Roy Exum: Taya Kyle’s Bullseye

Friday, October 6, 2017 - by Roy Exum
Roy Exum
Roy Exum

I’m thinking there’s no one on the National Football League who is tougher than Taya Kyle. She’s the one who kept “The Devil of Ramadi” in line and, brother, when you look up the baddest of the bad dudes in your dictionary, a picture of Chris Kyle is the one that stares back. He did four tours as a Navy SEAL sniper in Iraq and, while the Navy still hedges on the exact number, it’s for sure he dropped at least 150 “less bad” guys in the sand.

When he got out of high school he went into professional rodeo but after Chris shattered his arm, he joined the SEALS, earning nicknames like “The Myth” and “The Legend.” Only his fellow SEALS dared to call him “Tex” but Taya could whip him into line faster than you can throw a calf rope. Kyle was so lethal the Iraqis put up posters that offered $80,000 for his head. This guy was “The American Sniper,” the name of his best-selling book and a hit movie that Clint Eastwood made.

Of course, after he was awarded two Silver Stars and five Bronze Stars, he was discharged from the Navy. Two years later he and his friend Chad Littlefield heard about a former Marine suffering from PTSD and offered to take him to a firing range for an easy afternoon. Eddie Ray Roth was excited, just being in Kyle’s presence. Neither knew Eddie Ray Roth also suffered from schizophrenia and in February of 2013 Roth snapped and killed Kyle and Littlefield in a horrible tragedy.

Taya was left to raise two young boys, run Kyle’s foundation which helps veterans with such things as PTSD and is becoming one of the state’s greatest women. She’s bold about saying what’s on her mind and when she does, people listen. Well sir, Taya’s had about enough of the kneelers in the NFL mocking our national anthem. Are you kidding me? She answered the phone both times when the Navy called to tell her Chris had been shot in Iraq.

So the other day the Devil of Ramadi’s widow got out her pad and wrote a letter to the NFL players. There’s a bunch of us who think it needs to be read by everyone who wears a football jersey on Sunday and I’m going to do my part by spreading the word:

* * *

TAYA KYLE GIVES THE NFL PLAYERS A PIECE OF HER MIND

Dear NFL,

You were doing your part to bring people together and heal the world. That's really how healing works. We heal by loving each other and leading by example; showing people what is possible when we love each other just as we are and not only recognize our differences but celebrate them and look at how we can use them together to make us jointly better than our separate parts. You were doing your part celebrating each other based on skills, talent and a joint vision without regard to color and religion.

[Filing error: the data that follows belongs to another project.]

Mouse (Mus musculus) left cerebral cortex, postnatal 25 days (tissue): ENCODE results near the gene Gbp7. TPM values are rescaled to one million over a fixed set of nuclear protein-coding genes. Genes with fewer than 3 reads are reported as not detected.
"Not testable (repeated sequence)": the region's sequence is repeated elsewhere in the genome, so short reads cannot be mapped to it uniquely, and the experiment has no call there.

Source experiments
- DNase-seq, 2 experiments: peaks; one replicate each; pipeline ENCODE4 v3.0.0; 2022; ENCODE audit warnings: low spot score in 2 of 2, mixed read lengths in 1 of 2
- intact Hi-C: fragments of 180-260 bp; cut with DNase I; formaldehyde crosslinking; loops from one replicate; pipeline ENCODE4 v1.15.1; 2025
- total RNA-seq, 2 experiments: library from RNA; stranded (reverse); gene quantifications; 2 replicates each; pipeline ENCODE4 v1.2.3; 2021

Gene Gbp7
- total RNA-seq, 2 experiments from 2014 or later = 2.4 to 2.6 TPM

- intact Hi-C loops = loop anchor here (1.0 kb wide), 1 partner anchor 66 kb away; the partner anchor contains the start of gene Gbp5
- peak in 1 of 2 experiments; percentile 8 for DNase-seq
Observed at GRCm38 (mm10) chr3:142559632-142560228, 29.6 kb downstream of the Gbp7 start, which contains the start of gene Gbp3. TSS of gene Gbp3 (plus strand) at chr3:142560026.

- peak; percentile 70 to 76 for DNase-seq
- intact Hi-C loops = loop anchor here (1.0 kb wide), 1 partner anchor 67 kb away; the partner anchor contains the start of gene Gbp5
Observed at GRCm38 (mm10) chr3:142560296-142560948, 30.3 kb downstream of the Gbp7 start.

You were doing your part and we were doing ours. We showed up cheering and groaning together to [sic] as one. We talked in the concession lines and commiserated and celebrated our team together. Did it ever occur to you that you and we were already a mix of backgrounds, races and religions? We were already living the dream you want, right in front of you.

Your desire to focus on division and anger has shattered what many people loved most about the sport. Football was really a metaphor for our ideal world –different backgrounds, talents, and histories actually made us one big team with one big goal - to do well, to win, TOGETHER.

You are asking us to abandon what we loved about togetherness and make choices of division. Will we stand with you? Will we stand with our flag? What does it mean? What does it mean if we buy a ticket or NFL gear? What does it mean if we don't? It is the polar opposite of the easy togetherness we once loved in football.

It was simple – we loved you and you loved us – with all of our races, religions and different backgrounds. Simplicity in a crazy world was pretty awesome.

You, dear NFL, have taken that (away.) You have lost me here.

If you ever want to get off your knees and get to work on building bridges, let me know. I have found screaming about the problems in service marriages or even standing in silence in front of them, hasn't healed even one of them. On the other hand, funding the Chris Kyle Frog Foundation, building a team, and rolling up my sleeves to get in the trenches during my “off time”  -- volunteering there outside of my paying jobs -- has proven to make real change.

You have a lot of strong guys, I am sure in the off season a lot of them could build some pretty big bridges if they care enough to do the hard work. That would involve getting off their knees and getting to work though. I can do it while I raise two kids as their only parent and work through the greatest pain of my life, let's see if they can do it for the issues they say they care so much about.

Go Longhorns and Sic 'Em …

Sincerely,

Taya

* * *

After Chris Kyle wrote his book, he was asked about the Battle of Ramadi and he said, “Force moved that battle. We killed the bad guys and brought the leaders to the peace table. That is how the world works." For Taya Kyle to urge the NFL players to sit at the peace table makes pretty good sense. Here’s hoping she’ll be a catalyst.

royexum@aol.com



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